By August, Merrill Lynch analyst Lauren Rich Fine noted in her most recent report on the company, circulation revenue was down 6 percent and daily circulation up 1.4 percent compared to a year ago. But the jury is still out, she added, on the degree to which advertisers will pay for that additional reach.


John Murray, who directs NAA’s readership offensive says the charge to the editorial side is “to produce a relevant, compelling newspaper,” one the occasional reader will reach for in the coffee shop, the doctor’s waiting room or while having his oil changed. John Lavine and colleagues at the Readership Institute at Northwestern University, who have carried out the industry-funded study, offers a far more detailed variation on that basic theme. Lavine proposes speeding past a raw readership total to what he calls a “Reader Behavior Score” that measures frequency of newspaper reading during the week, time spent with a given edition and how thoroughly the front-to-back contents are read.


The current phase of the Readership Institute study offers some highly prescriptive suggestions for increasing appeal to light readers — like a prominent front-page box summarizing both the background and the day’s developments in a set of running stories. Other tips: readers prefer narrative and other unconventional story formats to a steady diet of inverted pyramids; and obits or health and fitness stories are bigger draws to light readers than yet-more-voluminous sports coverage.


Some skeptics suspect the industry of shopping for a better story with the readership measure. Looked at over the decades, newspaper readership has fallen some, circulation is falling faster. Household penetration (since population continues to increase) is really plunging. Circulation gets at who is willing to pay, not just look, when convenient. And how reliable are the pass-along numbers?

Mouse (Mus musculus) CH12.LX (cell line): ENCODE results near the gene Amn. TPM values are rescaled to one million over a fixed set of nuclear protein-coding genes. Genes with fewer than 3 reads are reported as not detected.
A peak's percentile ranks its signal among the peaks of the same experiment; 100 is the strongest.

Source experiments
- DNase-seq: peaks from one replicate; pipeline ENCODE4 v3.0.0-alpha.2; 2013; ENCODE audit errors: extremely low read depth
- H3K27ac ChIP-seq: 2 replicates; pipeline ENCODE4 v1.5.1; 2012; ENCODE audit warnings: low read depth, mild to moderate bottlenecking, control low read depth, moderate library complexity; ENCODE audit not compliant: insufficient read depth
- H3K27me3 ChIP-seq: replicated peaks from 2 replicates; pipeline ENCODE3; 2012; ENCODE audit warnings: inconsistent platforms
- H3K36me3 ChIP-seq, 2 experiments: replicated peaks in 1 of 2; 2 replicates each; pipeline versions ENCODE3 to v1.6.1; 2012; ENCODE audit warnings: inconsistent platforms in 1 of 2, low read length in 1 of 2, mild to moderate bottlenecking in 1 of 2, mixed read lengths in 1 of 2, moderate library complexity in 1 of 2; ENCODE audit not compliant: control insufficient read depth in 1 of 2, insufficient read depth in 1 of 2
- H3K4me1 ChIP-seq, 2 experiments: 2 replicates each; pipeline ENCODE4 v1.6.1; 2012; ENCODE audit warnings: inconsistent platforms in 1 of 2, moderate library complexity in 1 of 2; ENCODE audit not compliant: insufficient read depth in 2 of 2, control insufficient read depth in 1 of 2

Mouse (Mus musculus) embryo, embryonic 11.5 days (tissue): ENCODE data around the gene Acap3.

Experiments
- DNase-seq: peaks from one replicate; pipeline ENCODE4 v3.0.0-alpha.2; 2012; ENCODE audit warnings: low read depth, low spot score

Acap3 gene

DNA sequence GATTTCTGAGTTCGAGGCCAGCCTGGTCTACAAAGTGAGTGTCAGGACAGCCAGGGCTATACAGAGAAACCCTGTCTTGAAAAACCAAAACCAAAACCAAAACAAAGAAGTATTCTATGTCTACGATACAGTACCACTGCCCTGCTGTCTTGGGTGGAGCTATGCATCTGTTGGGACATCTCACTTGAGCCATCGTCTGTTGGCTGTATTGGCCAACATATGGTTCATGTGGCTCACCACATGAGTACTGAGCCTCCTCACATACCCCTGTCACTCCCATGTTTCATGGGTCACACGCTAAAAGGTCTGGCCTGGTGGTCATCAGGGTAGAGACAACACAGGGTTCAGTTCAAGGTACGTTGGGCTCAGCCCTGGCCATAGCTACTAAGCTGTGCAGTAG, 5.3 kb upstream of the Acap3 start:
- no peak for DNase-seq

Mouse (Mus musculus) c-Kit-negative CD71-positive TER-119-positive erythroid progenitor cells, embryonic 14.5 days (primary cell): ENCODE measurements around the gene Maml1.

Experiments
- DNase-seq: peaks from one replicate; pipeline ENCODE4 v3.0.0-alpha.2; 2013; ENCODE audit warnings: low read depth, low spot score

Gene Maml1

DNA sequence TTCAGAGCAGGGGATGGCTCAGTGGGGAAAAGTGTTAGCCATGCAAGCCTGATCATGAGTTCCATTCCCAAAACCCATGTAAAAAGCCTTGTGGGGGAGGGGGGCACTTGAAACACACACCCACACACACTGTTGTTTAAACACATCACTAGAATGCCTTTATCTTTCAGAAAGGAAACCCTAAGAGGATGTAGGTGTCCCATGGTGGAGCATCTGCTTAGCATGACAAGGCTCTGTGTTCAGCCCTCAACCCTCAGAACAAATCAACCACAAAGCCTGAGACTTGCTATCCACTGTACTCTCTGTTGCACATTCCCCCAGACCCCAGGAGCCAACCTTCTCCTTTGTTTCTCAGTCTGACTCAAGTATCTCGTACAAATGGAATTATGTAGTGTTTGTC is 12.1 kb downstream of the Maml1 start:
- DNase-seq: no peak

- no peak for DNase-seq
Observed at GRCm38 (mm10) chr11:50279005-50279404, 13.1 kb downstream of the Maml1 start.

Syndicates like Scarborough and Gallup have been measuring newspaper readership in large markets for years. The basic methodology is to call up a representative sample of people and ask, “Did you read a newspaper today?” And go on from there. ABC defines a detailed set of procedures for its “reader profile” but leaves the actual measuring to a list of 21 approved vendors.


NAA’s Murray argues that this is no more or less precise than a circulation audit. No one from ABC comes and counts all the papers on their way to the loading dock; rather, they visit to check records selectively, verifying a publishers’ report. ABC circulation audit rules change over time. Last year, the ABC board liberalized its treatment of bulk sales and other discounted circulation; in August, it agreed to allow papers to drop holidays and the Friday or Saturday before holidays from their averages, should they wish. Still, Fuller concedes, differences remain on the fine points of methodology in measuring readership and there is no “gold standard” yet comparable to the traditional circulation audit.


On balance, though, the readership proponents have history on their side. The good old days of 70 to 80 percent penetration, households with two parents and 2.2 kids, and a dad who came home from the factory at 4:30 to read the Evening Bulletin are long gone. Editors have been forced to take note of that growing share of audience that is on-the-fly and only sometimes attentive.


An even newer issue — and it is double-edged — is the rise of electronic versions of most newspapers. That may be a further drain on paid circulation and basic readership, but could also be viewed as a substantial extension of the audience of the printed edition (as the Wall Street Journal and other sites have demonstrated). ABC has new rules this fall allowing paid sales of an electronic replica of the whole newspaper — as offered by NewsStand or by some papers in their own PDF fie — to count as paid circulation. But look for the ramp up on this new option, as well, to take years as the great majority of papers still allow free access to their sites.


So, when it comes to counting its audience, as in other matters, the newspaper business currently has one foot firmly planted in the past and a toe in the water for a potentially different future.

Rick Edmonds is a researcher and writer working on a series of reports on business aspects of journalism for Poynter. He previously reported and edited for the Philadelphia Inquirer and the St. Petersburg Times.